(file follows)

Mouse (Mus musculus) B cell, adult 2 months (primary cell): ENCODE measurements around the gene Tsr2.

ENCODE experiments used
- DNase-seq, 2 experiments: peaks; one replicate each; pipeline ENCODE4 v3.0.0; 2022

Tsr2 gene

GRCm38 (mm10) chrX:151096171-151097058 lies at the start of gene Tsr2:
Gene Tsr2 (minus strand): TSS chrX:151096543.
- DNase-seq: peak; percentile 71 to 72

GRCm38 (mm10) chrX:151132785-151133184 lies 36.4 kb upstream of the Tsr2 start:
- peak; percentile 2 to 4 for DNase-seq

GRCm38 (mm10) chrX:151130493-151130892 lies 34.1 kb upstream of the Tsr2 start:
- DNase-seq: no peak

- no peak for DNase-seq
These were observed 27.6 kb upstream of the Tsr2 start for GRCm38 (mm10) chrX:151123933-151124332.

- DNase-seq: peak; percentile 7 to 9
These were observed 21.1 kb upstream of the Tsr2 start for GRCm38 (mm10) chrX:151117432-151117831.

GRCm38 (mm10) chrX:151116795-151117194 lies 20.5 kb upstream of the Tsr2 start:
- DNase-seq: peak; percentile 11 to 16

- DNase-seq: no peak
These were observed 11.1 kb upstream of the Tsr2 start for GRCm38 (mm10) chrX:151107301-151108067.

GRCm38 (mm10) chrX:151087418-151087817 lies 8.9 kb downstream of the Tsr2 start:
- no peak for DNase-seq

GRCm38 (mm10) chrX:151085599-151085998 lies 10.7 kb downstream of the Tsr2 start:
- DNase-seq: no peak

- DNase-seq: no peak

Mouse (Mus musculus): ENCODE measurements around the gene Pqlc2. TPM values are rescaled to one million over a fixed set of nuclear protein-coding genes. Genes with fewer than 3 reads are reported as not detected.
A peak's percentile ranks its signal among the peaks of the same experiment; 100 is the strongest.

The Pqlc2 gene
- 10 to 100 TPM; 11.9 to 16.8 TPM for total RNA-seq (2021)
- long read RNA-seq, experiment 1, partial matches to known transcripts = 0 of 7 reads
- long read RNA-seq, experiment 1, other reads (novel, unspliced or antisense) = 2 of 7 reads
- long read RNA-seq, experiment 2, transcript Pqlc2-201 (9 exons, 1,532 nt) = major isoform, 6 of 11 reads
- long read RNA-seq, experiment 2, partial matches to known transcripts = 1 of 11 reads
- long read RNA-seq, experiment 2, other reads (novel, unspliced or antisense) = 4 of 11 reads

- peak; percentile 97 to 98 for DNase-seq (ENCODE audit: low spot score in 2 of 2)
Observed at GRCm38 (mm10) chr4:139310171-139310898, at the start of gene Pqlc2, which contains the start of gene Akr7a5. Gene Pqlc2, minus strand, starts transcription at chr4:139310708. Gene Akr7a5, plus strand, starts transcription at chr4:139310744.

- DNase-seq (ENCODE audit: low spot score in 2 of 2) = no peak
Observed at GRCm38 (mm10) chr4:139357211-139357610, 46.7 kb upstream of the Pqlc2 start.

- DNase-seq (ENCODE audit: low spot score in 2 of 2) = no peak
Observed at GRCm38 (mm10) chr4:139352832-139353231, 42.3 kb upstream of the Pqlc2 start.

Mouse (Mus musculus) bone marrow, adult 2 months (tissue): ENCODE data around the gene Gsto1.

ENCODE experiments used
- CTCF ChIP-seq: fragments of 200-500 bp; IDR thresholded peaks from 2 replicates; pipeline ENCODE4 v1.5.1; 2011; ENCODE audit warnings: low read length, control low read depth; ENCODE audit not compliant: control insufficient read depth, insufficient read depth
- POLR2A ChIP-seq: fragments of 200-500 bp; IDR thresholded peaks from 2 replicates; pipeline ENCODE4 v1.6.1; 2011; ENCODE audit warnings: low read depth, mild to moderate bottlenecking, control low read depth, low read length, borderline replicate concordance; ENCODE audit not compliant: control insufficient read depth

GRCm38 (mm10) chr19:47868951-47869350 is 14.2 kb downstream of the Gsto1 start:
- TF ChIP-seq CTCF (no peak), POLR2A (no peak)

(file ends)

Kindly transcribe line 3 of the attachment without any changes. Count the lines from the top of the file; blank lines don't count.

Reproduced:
- DNase-seq, 2 experiments: peaks; one replicate each; pipeline ENCODE4 v3.0.0; 2022